Detailed map of the southern part of Newfoundland and the Grand Banks, showing the prime fishing region of the North Atlantic.
One of the earliest detailed sea charts of the region. Arent Roggeveen created the first maritime atlas dedicated to the Americas, beginning in 1675. Roggeveen began his career as a mathematician, surveyor and navigator. He began tutoring Dutch pilots of the East India and West India Companies and in 1675 proposed a voyage to the Pacific, which never came to fruition. His time as a tutor provided him access to a number of the secret charts, including manuscript charts of Dutch and Spanish origin. Over the course of 20 years, he compiled maps which culminated in the production of his Het Brandened Veen (The Burning Fen).
The work was intended to be a 4th and 5th Volume to Pieter Goos's Zeespiegel. Rogeeven's work would become the most detailed charting of the coast of North America and the Caribbean to date. Unlike Goos' charts, these maps are extremely rare. First issued in 1675, a later edition bearing Jacob Robijn's imprint was issued in 1680, after Rogeveen's death.
Arent Roggeveen was a land surveyor, mathematician, poet and teacher of navigation. Born in Delfshaven, he later moved to Middelburg where both the Dutch East and West India Companies were based. He was employed by both companies as a teacher in the art of navigation. He also helped maintain their collections of hydrographic manuscripts and charts, including Spanish portulanos of the West Indies. In the mid-1660s, Roggeveen compiled a series of large scale charts of the North American coastline, West Indies and later, West Africa. His Het Brandende Veen or The Burning Fen represented a landmark in the coastal charting of North America, with a number of regions mapped in a larger scale than in any previously printed work. Roggeveen arranged for Pieter Goos, one of the leading engravers and publishers of maritime books in Amsterdam to publish the collection. The completed work was the first Dutch pilot that was focused on select areas of the American coastline. Previously, all printed maps and charts that dealt with this coastline were on a much larger scale.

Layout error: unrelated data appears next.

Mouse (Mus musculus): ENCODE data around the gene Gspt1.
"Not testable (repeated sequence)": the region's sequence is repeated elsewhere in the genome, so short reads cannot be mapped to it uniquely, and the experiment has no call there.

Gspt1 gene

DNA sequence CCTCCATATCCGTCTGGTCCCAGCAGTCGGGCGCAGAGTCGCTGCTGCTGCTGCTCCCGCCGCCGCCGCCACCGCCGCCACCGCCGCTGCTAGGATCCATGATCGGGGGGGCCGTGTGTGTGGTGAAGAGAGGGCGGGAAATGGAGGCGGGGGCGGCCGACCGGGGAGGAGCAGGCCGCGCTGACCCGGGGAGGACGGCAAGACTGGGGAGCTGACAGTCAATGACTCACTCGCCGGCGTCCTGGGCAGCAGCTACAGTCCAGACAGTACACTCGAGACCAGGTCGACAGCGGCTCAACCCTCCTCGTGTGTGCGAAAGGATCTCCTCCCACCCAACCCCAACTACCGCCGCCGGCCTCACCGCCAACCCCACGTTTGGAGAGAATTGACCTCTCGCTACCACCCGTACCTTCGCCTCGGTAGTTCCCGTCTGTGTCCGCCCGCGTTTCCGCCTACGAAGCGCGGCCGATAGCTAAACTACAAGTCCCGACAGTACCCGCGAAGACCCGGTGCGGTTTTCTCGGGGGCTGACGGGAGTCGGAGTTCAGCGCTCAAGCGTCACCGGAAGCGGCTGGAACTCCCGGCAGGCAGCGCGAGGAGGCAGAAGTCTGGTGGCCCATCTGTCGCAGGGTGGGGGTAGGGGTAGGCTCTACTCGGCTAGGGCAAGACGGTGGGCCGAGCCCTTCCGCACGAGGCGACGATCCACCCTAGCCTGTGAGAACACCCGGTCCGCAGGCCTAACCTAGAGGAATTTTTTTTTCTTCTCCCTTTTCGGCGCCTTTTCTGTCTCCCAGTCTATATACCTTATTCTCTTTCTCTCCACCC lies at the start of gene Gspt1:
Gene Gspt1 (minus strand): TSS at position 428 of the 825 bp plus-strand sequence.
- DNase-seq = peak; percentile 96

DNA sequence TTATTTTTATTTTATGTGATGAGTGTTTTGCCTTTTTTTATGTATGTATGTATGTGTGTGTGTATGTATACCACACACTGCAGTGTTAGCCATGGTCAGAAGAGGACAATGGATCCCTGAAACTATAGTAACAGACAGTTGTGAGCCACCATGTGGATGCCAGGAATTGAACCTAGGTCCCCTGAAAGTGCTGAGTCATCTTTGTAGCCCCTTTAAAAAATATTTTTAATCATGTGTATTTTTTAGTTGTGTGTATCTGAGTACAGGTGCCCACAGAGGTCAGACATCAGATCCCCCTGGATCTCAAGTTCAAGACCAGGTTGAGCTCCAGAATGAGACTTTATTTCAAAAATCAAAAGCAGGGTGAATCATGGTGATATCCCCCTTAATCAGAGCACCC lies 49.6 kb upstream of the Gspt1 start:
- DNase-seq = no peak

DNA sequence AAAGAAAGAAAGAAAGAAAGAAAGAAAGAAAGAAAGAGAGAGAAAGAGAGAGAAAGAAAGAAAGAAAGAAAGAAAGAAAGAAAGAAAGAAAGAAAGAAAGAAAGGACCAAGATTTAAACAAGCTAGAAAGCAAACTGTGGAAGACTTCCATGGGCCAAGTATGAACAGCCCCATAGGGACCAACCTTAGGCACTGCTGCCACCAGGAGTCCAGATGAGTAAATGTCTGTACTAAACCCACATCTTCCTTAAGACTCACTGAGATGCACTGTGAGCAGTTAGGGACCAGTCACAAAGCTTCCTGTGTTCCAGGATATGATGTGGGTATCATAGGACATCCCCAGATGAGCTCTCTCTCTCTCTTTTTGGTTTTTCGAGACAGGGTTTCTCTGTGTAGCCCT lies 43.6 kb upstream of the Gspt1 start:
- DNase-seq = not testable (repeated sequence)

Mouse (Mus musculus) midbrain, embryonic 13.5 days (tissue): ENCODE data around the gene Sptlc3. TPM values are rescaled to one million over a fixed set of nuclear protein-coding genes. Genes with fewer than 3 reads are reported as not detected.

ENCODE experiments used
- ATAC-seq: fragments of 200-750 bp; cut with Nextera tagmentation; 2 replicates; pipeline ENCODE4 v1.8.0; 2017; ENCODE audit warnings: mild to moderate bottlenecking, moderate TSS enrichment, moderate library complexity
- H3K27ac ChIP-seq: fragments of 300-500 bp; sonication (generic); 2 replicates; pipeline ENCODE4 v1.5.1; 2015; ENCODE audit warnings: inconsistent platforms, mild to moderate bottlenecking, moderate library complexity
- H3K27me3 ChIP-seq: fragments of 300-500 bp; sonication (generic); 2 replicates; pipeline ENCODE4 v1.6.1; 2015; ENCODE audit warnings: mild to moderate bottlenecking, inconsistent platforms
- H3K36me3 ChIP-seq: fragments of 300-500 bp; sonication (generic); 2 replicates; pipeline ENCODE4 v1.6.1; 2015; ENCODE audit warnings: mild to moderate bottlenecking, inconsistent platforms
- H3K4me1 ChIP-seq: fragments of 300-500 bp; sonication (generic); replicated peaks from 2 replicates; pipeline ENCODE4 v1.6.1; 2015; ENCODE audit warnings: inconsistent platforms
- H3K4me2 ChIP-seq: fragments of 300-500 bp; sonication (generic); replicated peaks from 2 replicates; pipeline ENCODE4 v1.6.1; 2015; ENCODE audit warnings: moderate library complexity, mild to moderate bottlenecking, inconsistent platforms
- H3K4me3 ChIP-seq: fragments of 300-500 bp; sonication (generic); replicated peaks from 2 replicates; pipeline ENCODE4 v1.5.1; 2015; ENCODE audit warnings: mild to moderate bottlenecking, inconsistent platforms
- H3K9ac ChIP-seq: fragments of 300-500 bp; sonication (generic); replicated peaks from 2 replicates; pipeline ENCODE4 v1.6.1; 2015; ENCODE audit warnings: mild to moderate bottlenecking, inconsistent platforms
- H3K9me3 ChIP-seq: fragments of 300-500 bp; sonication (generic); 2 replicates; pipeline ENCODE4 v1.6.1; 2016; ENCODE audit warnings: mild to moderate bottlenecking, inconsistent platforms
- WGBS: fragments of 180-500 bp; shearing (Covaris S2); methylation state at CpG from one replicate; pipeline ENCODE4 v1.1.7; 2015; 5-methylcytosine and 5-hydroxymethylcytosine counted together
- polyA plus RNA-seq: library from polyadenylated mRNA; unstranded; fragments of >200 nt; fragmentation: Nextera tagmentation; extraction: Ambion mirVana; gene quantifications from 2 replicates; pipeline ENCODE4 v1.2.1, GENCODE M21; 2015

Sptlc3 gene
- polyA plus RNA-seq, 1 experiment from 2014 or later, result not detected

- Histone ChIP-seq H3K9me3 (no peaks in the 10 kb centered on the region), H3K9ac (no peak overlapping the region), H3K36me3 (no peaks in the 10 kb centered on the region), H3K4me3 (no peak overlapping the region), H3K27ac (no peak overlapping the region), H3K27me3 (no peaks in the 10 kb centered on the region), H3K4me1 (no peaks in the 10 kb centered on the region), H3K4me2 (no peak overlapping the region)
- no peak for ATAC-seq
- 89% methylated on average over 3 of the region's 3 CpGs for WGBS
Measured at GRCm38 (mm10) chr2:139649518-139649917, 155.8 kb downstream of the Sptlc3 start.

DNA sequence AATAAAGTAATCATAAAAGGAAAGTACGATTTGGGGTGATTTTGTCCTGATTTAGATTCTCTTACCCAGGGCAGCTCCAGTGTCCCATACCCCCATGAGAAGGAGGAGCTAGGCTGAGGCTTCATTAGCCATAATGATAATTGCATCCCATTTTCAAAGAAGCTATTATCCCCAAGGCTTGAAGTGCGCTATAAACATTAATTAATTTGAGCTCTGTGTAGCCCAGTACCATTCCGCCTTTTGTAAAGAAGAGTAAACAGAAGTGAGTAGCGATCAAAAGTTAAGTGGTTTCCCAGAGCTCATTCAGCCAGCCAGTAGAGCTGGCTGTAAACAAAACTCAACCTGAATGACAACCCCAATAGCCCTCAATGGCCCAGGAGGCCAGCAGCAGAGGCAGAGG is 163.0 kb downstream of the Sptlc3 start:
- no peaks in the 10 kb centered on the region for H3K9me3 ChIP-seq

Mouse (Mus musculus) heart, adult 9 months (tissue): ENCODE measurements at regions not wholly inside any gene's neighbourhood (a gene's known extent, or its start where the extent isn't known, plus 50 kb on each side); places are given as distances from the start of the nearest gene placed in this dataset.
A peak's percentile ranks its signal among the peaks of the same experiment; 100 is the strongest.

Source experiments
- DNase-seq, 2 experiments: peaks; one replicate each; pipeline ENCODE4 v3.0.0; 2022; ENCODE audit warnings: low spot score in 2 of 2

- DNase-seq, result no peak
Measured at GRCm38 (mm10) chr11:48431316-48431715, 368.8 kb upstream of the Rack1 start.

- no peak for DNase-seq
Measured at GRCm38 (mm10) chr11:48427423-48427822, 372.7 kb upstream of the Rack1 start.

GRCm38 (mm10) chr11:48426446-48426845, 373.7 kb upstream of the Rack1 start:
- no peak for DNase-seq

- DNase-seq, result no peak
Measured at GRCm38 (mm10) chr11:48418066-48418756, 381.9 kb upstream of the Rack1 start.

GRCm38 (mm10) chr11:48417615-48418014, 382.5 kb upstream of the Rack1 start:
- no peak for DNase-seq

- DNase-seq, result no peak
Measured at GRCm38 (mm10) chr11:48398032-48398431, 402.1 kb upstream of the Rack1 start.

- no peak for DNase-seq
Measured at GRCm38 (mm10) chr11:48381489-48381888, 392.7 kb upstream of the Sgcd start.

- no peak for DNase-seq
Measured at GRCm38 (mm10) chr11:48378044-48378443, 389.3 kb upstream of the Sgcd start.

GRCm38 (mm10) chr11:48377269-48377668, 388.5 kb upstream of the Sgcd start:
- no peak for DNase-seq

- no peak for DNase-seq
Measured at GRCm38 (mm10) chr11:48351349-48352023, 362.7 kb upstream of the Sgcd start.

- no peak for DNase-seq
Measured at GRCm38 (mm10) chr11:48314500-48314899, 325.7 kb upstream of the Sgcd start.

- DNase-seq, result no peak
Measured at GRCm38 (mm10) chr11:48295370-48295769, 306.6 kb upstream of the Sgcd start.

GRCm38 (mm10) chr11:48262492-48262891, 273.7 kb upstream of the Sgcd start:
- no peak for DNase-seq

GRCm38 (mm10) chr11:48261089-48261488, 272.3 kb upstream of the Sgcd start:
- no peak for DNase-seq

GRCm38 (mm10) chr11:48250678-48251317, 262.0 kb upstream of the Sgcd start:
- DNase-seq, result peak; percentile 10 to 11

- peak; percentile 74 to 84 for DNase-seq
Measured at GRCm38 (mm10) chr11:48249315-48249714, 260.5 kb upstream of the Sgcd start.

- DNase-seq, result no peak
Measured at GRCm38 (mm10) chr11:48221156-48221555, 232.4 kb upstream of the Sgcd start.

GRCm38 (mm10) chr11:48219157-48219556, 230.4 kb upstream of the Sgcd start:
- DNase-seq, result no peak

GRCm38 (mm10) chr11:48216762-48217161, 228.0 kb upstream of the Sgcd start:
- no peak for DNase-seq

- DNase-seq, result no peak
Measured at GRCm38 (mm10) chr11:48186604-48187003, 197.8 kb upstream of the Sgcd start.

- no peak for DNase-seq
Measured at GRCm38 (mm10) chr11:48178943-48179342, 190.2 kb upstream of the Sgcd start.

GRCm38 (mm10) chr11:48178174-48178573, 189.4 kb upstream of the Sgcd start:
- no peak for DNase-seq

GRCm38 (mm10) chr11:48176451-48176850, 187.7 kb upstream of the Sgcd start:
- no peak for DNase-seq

Roggeveen died in 1679. Goos' widow sold the plates to Jacob Robijn, who reissued the maps with his name added to the title, but otherwise unchanged, in 1680. Both examples of the map are extremely rare. The atlases were undoubtedly published in limited quantities. Working sea charts and pilots from the 17th Century are inherently rare due to the nature of their use aboard ships. The vast majority of them were either destroyed by use or destroyed intentionally when new updated versions were obtained.